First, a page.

However, these systems can be very complicated. Working with smallholders in Oman, Kuwait, Qatar and the UAE, the program introduced simplified soil-less techniques for the production of high value crops such as cucumber, tomato, strawberry, lettuce, etc. Using this approach, farmers saved large amounts of water and boosted their profits.
In 2012, hydroponic systems were adopted by 48 growers working with the Program. In addition, individual nations in the region encouraged growers to adopt soil-less growing. For example, in the United Arab Emirates, the Ministry of Environment and Water covered 50% of growers' costs in establishing hydroponic systems, which were consequently used in more than 600 greenhouses by the end of 2012.
In Oman, Qatar, and Saudi Arabia, the Program also worked with 15 pilot growers to test an automatic controller for administering a nutrient solution in hydroponics systems. Initial results have been extremely promising.
Integrating production and protection management (IPPM)
Under protected agriculture, farmers need to carefully manage production and pest control to produce residue-free high quality fruit and vegetables, and avoid contaminating the environment.
Extensive application of agro-chemicals in the region is a common practice in greenhouses where usage has resulted in complex problems of pest resistance and environmental hazards. APRP developed and introduced a number of controlled measures as part of an Integrated Production and Protection Management (IPPM) program which is now implemented in all AP research stations and pilot private farms.
In Yemen, introducing IPPM has reduced the number of chemical sprays from 19 to 2 - an intervention that also significantly improved growers' livelihoods. A recent study conducted with Yemen's national agricultural research and extension system concluded that adopting IPPM increased pilot growers' incomes by 12%.
In addition to ICARDA-HQ human resource development activities and based on NARS requirements, APRP is running a capacity building program specially tailored for the region. From 1998 until Dec 2010, APRP implemented 20 specialized tarring courses (1-2 weeks) for 275 and 10 individual on the job training program (2-3 months) for about 30 researchers, extension agents and growers from seven AP countries.
Furthermore, APRP is organizing farmers’ field schools and field days for extension agents and growers on private pilot growers’ farms. During 2012 more than 170 growers, researchers and extension agents participated.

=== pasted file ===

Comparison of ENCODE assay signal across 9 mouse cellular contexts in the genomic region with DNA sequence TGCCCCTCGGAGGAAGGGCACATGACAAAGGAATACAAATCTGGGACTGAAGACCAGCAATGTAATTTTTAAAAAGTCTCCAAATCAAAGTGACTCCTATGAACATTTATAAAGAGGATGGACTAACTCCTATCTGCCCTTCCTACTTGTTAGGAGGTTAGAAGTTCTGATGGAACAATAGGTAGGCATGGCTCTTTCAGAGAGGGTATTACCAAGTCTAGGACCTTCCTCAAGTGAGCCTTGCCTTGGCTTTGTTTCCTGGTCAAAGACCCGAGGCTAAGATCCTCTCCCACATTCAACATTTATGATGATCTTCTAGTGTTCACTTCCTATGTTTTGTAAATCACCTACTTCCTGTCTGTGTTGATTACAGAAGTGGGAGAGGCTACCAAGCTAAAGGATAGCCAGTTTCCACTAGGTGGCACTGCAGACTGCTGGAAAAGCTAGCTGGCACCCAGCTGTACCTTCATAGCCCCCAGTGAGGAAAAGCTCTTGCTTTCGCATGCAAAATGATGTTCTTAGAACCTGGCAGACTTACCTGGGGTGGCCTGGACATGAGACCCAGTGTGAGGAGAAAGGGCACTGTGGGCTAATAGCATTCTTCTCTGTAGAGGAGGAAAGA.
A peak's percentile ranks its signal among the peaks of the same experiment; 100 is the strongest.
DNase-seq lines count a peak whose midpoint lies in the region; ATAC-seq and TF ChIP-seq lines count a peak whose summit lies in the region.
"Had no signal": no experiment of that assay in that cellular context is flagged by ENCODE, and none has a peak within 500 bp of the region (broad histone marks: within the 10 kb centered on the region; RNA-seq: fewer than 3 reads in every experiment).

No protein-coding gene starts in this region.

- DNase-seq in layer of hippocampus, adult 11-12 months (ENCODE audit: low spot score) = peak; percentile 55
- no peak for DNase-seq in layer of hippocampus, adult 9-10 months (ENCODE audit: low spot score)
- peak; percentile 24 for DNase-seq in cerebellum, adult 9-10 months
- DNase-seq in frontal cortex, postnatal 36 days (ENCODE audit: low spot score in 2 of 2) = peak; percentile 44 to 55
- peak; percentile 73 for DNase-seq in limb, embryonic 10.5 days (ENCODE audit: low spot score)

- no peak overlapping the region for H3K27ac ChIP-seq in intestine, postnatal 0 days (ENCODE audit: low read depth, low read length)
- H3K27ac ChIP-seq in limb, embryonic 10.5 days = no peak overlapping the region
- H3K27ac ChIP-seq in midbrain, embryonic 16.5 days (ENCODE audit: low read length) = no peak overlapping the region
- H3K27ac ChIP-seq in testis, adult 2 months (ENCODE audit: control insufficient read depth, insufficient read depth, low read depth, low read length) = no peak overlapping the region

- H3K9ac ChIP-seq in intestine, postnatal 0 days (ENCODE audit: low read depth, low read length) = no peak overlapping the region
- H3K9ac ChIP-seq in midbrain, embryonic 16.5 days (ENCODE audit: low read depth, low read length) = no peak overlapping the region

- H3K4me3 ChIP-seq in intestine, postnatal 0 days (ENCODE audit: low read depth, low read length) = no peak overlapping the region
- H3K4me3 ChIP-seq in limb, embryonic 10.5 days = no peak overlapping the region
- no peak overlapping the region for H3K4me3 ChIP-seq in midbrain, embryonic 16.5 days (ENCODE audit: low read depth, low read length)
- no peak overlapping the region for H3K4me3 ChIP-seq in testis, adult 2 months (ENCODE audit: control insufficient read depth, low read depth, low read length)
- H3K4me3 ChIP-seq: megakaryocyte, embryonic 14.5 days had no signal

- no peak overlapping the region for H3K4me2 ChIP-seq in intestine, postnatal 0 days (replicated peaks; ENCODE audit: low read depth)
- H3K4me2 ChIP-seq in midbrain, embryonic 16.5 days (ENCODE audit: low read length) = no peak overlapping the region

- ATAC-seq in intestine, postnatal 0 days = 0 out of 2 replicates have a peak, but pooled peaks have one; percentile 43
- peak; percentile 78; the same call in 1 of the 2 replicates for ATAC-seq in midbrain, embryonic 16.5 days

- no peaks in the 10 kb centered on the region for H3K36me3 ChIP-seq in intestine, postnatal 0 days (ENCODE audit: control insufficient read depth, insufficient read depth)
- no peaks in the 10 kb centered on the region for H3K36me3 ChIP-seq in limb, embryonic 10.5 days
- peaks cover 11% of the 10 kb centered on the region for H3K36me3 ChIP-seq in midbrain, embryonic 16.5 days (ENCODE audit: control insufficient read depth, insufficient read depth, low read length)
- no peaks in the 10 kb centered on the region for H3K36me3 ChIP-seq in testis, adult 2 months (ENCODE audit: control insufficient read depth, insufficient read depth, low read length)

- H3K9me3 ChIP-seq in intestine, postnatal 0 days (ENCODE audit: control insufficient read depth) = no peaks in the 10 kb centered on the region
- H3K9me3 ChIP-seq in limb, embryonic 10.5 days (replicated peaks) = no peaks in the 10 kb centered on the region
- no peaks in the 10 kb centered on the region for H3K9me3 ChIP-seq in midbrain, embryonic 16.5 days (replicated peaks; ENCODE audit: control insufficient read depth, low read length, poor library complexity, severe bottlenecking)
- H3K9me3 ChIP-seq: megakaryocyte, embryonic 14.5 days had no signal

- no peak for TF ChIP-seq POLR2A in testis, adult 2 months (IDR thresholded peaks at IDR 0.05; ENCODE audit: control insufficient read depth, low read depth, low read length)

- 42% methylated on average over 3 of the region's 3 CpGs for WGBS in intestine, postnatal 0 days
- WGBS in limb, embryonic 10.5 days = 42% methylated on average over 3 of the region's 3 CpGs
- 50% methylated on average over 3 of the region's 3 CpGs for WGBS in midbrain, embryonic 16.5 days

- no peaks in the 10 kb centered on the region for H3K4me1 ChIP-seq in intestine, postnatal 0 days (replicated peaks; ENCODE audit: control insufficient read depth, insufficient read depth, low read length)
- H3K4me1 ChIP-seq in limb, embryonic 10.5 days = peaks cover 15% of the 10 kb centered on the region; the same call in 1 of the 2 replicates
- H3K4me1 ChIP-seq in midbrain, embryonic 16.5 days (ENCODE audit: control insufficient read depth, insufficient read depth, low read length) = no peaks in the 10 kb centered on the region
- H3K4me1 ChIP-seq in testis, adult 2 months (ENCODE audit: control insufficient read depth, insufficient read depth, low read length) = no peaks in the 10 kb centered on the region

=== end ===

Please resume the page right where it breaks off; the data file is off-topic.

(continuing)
APRP has published 12 technical books, advisory notes and training leaflets as well as nine posters which were printed and distributed among project stockholders, including growers, extension agents and researchers. In December 2012, the Program held its 5th Annual Regional Technical Coordination Meeting and Regional Steering Committee Meeting in Dubai, organized jointly with the Ministry of Environment and Water, United Arab Emirates.
To enhance the seed production of indigenous forage species, APRP in collaboration with NARS in Emirates, Oman and Saudi Arabia established Seed Technology Units (STU). At the moment necessary actions are in progress to upgrade these STU with seed health labs as well as establishment of similar units in Bahrain, Qatar and Kuwait.
A major program achievement is the strong network among scientists and researchers in the region which is established as a result of regular technical conferences and meetings organized by APRP.
The network is helping researchers to communicate and coordinate research and development activities among themselves.
The Program will strengthen technology transfer and research activities on environmental issues, particularly rangeland degradation and groundwater. By conserving indigenous plant species, their genes will be available for future molecular research on forage crops capable of withstanding high temperatures, drought, and salinity.
In protected agriculture, more emphasis will be put on reducing hazardous chemicals, introducing new vegetable crops and cultivars, improving productivity per unit of water and land, as well as enhancing the cooling systems.